During the “breakdown” I stopped eating solid food altogether but before that the emetophobia had always restricted my eating. I had safe foods, that were all white in colour, believing that if I was going to be sick white foods would be less aversive.

The emetophobia interfered with my high school attendance. In the early years I would be in the nurses office for almost the entire day instead of in lessons, with the nurses becoming more and more irate at me because I felt nauseous so much for no reason. When I was young emetophobia wasn’t heard of so my constant nausea and anxiety was blamed on disobedience and manipulation. Without any understanding or recognition that I needed help, it stuck around for another 20 years.

I was, for the most part, ostracised in my teenage years because I believed I couldn’t join in with what everybody else was doing. I couldn’t go out to pubs, theme parks, parties, clubs, have boyfriends, go on holiday, go to BBQ’s, restaurants… and the list goes on. As a result I was acutely isolated and depressed which meant I picked up some unhealthy coping mechanisms such as a 10 year bout of self harm and anorexia nervosa.

I had a fear of both myself and other people being sick. If I thought I’d been around someone who had a bug I’d cover myself from head to toe in antiseptic gel, including and especially my lips and face. I’ve run out of my home when there has been someone ill there and felt unable to return for days afterwards. I’ve kicked a housemate out of the house many a time in the middle of the night (even when it was snowing) because I felt sick and couldn’t bear to have anyone near me. I have had stomach bugs in my life and always came out of those experiences feeling I was cured because I handled it well. That would only last a day or so though before I’d be right back to acute emetophobia again. No amount of just getting sick will cure you if you don’t have the right thought processes alongside it.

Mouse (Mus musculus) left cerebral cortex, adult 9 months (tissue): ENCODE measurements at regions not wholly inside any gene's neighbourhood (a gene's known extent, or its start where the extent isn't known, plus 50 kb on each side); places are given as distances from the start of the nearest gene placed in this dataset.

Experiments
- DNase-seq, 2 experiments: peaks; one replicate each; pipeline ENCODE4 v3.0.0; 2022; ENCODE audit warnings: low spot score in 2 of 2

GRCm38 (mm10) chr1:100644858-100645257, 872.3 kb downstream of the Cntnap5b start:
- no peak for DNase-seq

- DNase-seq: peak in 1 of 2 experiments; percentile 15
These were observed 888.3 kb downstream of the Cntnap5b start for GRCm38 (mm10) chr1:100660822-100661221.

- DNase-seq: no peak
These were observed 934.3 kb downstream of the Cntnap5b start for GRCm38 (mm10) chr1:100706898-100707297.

Without wanting to be overly dramatic, it is the truth that I’ve impulsively planned suicide to avoid getting sick. This was before I was given anti-emetics by a GP which then became a massive crutch and I wouldn’t go anywhere without them. It was only when I had an adverse reaction to a newly prescribed anti-emetic (that kickstarted the breakdown) that I realised I can’t go on living like this, and sought out the Thrive Programme.

Despite all this, I finished school with great grades, graduated from university, and have had some semblance of a life. I was always just existing though. I wasn’t living. And I certainly wasn’t thriving. I’m a fighter, and always have been, but the emetophobia had been a heavy monster on my back for so long I couldn’t even imagine life without it.